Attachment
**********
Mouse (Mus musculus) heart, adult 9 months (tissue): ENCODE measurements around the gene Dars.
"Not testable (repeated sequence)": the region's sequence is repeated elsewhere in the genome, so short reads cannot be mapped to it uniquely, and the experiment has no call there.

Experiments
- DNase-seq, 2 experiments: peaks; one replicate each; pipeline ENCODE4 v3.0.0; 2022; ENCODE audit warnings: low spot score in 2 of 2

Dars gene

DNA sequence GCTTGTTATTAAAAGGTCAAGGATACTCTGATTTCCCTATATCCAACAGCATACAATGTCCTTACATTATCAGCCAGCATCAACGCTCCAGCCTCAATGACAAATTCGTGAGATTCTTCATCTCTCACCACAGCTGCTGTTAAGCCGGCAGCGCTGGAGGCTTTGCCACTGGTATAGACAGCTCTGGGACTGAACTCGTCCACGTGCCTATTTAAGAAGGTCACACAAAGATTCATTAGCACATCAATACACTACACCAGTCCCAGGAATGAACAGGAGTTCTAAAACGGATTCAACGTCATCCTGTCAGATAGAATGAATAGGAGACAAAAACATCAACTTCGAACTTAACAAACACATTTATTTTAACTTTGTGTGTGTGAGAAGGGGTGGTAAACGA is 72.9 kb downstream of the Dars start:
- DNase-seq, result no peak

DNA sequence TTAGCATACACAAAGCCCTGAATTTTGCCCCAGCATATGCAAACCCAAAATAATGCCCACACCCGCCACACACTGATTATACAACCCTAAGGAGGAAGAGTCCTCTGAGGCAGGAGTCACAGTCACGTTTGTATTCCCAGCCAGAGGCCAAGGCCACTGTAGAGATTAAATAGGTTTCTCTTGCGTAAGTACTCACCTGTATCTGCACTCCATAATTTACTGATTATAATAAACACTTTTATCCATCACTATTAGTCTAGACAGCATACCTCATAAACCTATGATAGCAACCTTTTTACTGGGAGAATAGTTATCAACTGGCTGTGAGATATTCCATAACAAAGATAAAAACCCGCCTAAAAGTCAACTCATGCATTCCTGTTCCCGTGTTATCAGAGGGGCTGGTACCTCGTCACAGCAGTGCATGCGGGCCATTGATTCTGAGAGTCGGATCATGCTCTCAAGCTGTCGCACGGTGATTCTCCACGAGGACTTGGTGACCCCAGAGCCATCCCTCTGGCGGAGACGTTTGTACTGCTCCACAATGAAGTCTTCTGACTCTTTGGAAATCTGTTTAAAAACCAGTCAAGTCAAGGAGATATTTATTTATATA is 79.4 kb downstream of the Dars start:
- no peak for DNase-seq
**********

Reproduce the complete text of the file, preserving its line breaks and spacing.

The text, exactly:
Mouse (Mus musculus) heart, adult 9 months (tissue): ENCODE measurements around the gene Dars.
"Not testable (repeated sequence)": the region's sequence is repeated elsewhere in the genome, so short reads cannot be mapped to it uniquely, and the experiment has no call there.

Experiments
- DNase-seq, 2 experiments: peaks; one replicate each; pipeline ENCODE4 v3.0.0; 2022; ENCODE audit warnings: low spot score in 2 of 2

Dars gene

DNA sequence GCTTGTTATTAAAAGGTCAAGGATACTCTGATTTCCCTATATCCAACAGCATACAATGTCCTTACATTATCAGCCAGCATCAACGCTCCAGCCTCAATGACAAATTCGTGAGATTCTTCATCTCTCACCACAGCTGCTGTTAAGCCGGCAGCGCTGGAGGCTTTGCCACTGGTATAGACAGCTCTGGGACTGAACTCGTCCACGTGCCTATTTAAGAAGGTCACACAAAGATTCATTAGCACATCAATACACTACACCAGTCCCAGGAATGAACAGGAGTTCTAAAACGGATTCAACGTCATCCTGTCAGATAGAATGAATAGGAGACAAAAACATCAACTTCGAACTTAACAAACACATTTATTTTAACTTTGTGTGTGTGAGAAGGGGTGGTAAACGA is 72.9 kb downstream of the Dars start:
- DNase-seq, result no peak

DNA sequence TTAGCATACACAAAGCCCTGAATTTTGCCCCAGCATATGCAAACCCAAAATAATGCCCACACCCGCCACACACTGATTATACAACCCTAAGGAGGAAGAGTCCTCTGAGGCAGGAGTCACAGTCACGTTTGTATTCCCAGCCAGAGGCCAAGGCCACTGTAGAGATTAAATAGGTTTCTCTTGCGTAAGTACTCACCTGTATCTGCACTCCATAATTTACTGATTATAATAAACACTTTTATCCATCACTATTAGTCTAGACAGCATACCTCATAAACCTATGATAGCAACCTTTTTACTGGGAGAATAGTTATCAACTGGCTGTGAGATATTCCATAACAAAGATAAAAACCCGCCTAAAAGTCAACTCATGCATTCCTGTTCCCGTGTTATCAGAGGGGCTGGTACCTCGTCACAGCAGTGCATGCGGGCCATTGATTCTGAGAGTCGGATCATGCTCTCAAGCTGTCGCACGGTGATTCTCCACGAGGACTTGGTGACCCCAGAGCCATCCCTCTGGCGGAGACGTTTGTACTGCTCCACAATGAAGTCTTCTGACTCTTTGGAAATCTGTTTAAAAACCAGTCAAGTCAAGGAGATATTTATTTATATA is 79.4 kb downstream of the Dars start:
- no peak for DNase-seq